Why Alexander Wang’s Adidas Collection Was Sold In Unmarked Trucks And Trash Bags

For the first time, Johannes Leonardo creative director Ferdinando Verderi talks about the strategy behind the New York Fashion Week launch.


When it comes to streetwear fashion, the explosion of the reseller market is both a confirmation of its popularity and cultural sway, and a rebuke to the traditional modes of retail transaction. There are individuals and entire companies that try to buy up as much of a limited collection as possible in order to flip it on eBay and elsewhere for many times its original retail price.


This reseller culture is exactly what Adidas Originals and Alexander Wang were counting on and commenting on when they chose to sell their new collaboration collection out of unmarked trucks in trash bags during New York Fashion Week in September. It was called a surprise, but behind the strategy behind the launch was anything but spontaneous.

We’ve seen the adidas Originals by Alexander Wang collection, but now Johannes Leonardo creative director Ferdinando Verderi decided to walk us through the details of the cryptic campaign, the goals behind it, and how they pulled it off.

“What Alex did so brilliantly with the collection was to literally challenge the ultimate status quo of the brand, it’s very own logo. He did in a subversive way, flipping it upside down, which, knowing how any corporation works, is a very difficult thing to do,” says Verderi. “You’re playing with a trademark and opening up a conversation around delicate brand legalities, including the idea of counterfeit and other issues. But he enjoyed that tone so much that a lot of the details in the collection were mimicking the same idea–the first drop featured an NDA agreement on the back of a T-shirt crossed out with a big red X. It’s a subversive take on fashion.

“I thought the best way to do justice to this collection was to challenge the status quo of how these types of collections are typically launched. It was something that wasn’t just disruptive, but also subversive. Like the logo, we wanted to swap the paradigms of your typical limited-edition collection launch.”

While meant to mimic the surprise drops of high-profile albums lately, there were actually clues posted around New York days in advance. Posters appeared that were emails between officials at Adidas Originals and Alexander Wang, discussing the collection and the use of the logo. The names and brands were blacked out, except for one of the email addresses with an Alexander Wang URL. On the day before Wang’s show for his own new collection, someone went around and stamped the name of someone at Alexander Wang on the posters. Then, on the day of the show, just hours before the news of the Adidas collaboration went public, the Adidas Originals’ logo was stamped on the posters.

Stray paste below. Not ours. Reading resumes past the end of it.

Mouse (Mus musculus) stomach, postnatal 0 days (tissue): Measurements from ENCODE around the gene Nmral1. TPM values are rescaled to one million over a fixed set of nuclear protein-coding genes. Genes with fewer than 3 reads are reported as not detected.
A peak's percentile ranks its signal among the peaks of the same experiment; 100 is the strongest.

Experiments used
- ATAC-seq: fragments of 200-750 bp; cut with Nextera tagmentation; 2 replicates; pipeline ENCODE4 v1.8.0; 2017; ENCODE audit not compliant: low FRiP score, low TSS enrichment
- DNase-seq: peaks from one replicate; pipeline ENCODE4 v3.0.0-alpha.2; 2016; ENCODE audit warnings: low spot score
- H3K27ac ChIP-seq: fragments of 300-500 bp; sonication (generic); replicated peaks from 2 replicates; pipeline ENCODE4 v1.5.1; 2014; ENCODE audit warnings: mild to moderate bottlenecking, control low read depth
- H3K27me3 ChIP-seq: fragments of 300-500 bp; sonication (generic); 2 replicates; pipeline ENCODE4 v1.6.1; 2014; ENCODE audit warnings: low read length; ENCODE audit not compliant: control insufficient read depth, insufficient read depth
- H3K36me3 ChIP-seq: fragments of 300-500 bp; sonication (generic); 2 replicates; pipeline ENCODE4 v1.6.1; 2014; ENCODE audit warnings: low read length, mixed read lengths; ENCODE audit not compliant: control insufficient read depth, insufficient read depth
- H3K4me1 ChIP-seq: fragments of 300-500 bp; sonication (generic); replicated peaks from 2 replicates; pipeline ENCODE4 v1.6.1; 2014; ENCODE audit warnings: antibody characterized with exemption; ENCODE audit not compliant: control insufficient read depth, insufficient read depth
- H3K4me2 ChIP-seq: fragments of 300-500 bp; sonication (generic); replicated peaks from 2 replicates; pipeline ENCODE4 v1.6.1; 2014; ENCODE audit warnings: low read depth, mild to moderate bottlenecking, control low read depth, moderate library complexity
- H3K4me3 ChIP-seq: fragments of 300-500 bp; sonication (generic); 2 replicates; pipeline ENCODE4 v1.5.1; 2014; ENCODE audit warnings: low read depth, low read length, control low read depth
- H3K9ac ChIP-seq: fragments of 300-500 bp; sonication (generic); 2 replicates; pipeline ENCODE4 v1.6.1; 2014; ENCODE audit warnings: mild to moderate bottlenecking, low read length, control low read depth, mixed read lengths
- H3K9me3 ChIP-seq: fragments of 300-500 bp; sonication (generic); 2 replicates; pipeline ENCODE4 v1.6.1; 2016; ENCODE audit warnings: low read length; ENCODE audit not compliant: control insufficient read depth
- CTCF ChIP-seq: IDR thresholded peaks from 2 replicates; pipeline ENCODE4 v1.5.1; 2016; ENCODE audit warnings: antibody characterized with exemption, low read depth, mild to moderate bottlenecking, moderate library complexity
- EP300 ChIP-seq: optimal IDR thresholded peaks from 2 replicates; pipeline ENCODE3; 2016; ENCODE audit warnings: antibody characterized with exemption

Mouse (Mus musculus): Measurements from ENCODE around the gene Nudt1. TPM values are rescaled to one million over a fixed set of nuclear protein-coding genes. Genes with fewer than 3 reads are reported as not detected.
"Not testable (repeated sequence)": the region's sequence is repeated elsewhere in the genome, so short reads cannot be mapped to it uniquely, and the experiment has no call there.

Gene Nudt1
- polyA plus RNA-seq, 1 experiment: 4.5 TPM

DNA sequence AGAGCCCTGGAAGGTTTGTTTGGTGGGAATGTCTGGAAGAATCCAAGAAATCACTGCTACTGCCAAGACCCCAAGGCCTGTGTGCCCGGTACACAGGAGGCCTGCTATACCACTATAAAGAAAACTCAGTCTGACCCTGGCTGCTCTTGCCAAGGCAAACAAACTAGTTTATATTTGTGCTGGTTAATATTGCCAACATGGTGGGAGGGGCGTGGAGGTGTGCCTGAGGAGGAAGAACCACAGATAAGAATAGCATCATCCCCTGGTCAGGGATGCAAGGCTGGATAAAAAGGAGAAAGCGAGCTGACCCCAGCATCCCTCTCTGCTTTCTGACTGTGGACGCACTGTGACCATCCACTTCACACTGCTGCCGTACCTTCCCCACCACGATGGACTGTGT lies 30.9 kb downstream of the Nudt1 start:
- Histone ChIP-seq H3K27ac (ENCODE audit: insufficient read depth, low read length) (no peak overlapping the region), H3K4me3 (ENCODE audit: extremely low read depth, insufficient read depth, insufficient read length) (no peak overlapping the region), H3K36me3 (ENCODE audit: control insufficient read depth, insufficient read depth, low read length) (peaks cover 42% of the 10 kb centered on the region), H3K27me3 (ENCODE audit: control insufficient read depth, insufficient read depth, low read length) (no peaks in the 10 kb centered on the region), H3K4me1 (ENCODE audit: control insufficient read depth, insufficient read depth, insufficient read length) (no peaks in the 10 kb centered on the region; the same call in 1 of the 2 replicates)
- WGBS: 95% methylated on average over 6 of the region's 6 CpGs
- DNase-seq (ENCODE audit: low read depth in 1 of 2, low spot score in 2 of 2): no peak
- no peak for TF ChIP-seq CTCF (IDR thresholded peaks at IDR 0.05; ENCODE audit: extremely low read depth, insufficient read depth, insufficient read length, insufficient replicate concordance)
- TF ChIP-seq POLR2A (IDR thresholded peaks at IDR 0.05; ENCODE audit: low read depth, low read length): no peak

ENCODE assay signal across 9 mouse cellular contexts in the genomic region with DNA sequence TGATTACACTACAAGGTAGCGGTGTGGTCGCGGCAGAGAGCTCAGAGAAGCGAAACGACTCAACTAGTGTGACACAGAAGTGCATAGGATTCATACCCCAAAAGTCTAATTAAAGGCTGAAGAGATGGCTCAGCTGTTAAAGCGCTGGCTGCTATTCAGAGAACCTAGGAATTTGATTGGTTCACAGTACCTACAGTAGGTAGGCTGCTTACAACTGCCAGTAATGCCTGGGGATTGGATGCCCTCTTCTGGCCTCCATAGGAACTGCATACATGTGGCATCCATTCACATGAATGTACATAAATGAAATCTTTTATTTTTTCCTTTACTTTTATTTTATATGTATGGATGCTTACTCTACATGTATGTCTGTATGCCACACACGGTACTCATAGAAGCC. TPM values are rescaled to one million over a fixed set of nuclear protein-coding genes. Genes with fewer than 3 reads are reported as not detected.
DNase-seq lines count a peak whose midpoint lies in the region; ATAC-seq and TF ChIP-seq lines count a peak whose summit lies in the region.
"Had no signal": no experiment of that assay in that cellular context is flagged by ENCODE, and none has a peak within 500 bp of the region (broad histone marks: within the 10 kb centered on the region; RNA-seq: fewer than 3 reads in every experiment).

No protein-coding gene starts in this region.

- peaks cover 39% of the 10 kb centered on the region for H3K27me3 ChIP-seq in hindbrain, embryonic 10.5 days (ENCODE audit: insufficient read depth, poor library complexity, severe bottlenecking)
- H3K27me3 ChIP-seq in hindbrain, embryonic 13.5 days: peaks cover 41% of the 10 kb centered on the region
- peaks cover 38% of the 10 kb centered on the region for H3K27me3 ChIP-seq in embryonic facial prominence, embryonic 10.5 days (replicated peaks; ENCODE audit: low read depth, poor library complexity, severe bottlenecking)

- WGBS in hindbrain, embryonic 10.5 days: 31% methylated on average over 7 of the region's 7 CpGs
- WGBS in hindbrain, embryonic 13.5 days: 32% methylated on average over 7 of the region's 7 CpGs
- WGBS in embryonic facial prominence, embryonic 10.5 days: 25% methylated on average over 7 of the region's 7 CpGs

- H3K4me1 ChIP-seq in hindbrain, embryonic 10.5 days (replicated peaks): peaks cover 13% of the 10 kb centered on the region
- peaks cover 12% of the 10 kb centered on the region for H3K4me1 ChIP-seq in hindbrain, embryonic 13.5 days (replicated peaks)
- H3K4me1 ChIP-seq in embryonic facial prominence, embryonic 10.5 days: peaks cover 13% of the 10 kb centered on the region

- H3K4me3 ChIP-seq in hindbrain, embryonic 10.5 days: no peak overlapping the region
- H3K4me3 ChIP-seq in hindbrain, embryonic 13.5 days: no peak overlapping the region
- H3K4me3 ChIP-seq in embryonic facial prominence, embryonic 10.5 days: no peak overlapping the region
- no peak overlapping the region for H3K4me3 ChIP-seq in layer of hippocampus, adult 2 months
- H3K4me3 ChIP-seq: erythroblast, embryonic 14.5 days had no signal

Leaflets were also passed out around the city, featuring the Alexander Wang logo and an inverted phone number. Callers got an answering machine that would reveal three locations. “12 p.m., Mercer and Canal. 3 p.m., 5th Ave and 57th St. 6 p.m., Brooklyn.” People thought it was a casting call or a fashion show, but didn’t know it was actually the locations of unmarked trucks selling the collection.


The result? Giddy fandom, lines in Soho and on 5th Avenue of people waiting in front of brand-name boutiques, but instead of trying to get in the doors, they were waiting for unmarked trucks to buy goods sold in plain black trash bags. Of course, it was all documented by celebrated N.Y.C. street photographer Daniel Arnold.

Verderi says the while the immediate nature of the launch was incredibly local, the fact it was more action than advertising ensured it would be talked about far beyond New York. “Those trucks, trash bags, and everything were essentially digital ideas because we knew they’d travel the world in social media. We knew we were talking to a real community, so there was no need to fake it. Let’s just be there on the street,” he says. “A lot of this street culture is being part of a specific moment. If we spread the news of the collection to every magazine or blog two days before, everyone would’ve known about it, but this was a much more fun way to go about it. Surprising people and doing it the way they do it. If you’re illegally selling goods, you don’t broadcast it everywhere, you tell a few people, giving out clues only some will understand, so we really wanted to mimic that behavior.”

[Photo: Dan & Corina Lecca]

Adidas Originals’ vice-president of global brand communication Alegra O’Hare says it was the most unique launch the brand has worked on, and has set a benchmark for future projects. “Someone asked me the other day about which one of the Originals projects I’m most proud of–and I’ve been here for 10 years–and I said, hands down the Alexander Wang launch,” says O’Hare. “Because it was so unique and groundbreaking on all levels, we worked on everything to make an impact.”

Verderi compares it to their own branded version of The Usual Suspects. “That’s the mood we went for,” he says. “There are a series of clues that are intriguing because of Alex’s presence, but they don’t make any sense, then all of sudden you see they’re all connected. That was the emotion we were going for.”

Now streetwear culture is hoping for a sequel.

About the author

Jeff Beer is a staff editor at Fast Company, covering advertising, marketing, and brand creativity. He lives in Toronto.